Wednesday, April 2, 2014

Facebook Blocks the Stream

Via Schenectandy on Panoramio

I touched on this subject in last week's post, but now it's time to look at it from the perspective of what it means to you. To recap: Facebook is continuing its monetizing strategy by restricting what you see in your timeline. While you'll continue to see posts from your friends and family with no problem, you might miss notifications and news from Pages that you've liked, like that of your favorite band or film or your local museum.

You'll still be able to go to Oreo's Page on FB and interact with them there, but the chances of one of their posts just showing up in your news feed as it used to are very slim and Slim is saddling up to ride out of town altogether. Business brands who want to keep the great communities they've built on FB will now have to invest in supporting those communities through paid reach.*

How This Will Affect Your Small Nonprofit

At the moment, you can consider your small nonprofit to be Oreo. Unless you already have a devoted fan base whose members continue to look for, like, and share your posts, your organic reach* is going to suffer a catastrophic fall.

What Are Your Options
  • You can pay to play. Thirty dollars a month in advertising could get your post in front of 4,000 people. But even $30 a month ($360 a year) may be too much for a tiny nonprofit that hasn't budgeted for it.
  • Move to another platform - you can post pictures with light text on Instagram or Pinterest with links back to your website.
  • Continue on FB but work harder at building community by getting people to like and share your posts with their friends and family. Jason Falls (see 2, below) says Share is the new Like. Whenever someone shares your post, it shows up on their timeline as though they had posted it themselves, which means it sidesteps the pay for play FB now has in place for brand pages.
  • Create your own community - you could set up your own community with forums and every community bell and whistle you can afford. This could be the most expensive option of all and many a brand has tried to create community and failed.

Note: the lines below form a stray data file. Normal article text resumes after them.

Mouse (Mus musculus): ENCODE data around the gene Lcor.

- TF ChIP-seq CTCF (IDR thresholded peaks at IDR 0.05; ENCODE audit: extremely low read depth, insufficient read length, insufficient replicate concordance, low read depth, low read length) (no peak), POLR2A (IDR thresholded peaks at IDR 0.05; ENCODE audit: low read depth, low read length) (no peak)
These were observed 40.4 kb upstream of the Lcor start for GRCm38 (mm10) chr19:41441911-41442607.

It's Not The End of The World

Not by any means. What it does mean is that the social media landscape will continue to change as 'free' platforms seek to return the investments made in them during their start-up phases. Even if you move to another social media platform, the same problem could come up again. This is why it's a good thing to not only stay on top of what is happening on these sites, but to stay on top of your own social media strategy and whether or not you're getting results that truly benefit you and the mission you serve.

* Definitions from FB
  • Organic reach: The number of unique people who saw your post in News Feed or on your Page, including people who saw it from a story shared by a friend when they liked, commented on or shared your post, answered a question or responded to an event
  • Paid reach: The number of unique people who saw your post through an ad
Note: Viral reach is now counted as part of organic reach.

Related Articles

1. Facebook Organic Reach Plummeting by Tara Urso at Social Media Today
2. The Great Facebook Scam by Jason Falls


btrandolph said...

thanks for the update on FB and Pages, which I hadn't seen. I think that a lot of companies (and nonprofits) have been lazy with Facebook. they might do a promotion to generate Likes, but then treat their page as a billboard rather than a forum. the transitory revelation that FB was not showing posts to all Likers was common sense - if you interact with a Page on a regular or occasional basis, you will see their stuff on a regular or occasional basis. if you Like a Page because you agree with the missioon but otherwise have no connection with the org, you won't see their stuff. engage or lower your expectations.

Jason's point about Shares is a good one. in my work with clients I always stress the benefit of getting Shares, even though Likes have evolved from a simple line a year or so ago to a presentation that rivals that of a Share in the Liker's timeline.

Finally, $30/month is just $360 a year, not $3600. still a hurdle for some nonprofits, but not as overwhelming as you state :)

Robyn McIntyre said...

@btrandolph - first, thanks for the math correction! That is indeed a difference.

I agree about many NPs using their FB page as a billboard. I've seen some recent data that points exactly to that as well as to the fact that most NPs have no social media strategy and don't collect any kind of data. These groups may well continue on FB as they are, since they aren't really trying to create community. Those who want greater engagement will have to step up their game, whatever their platform choice.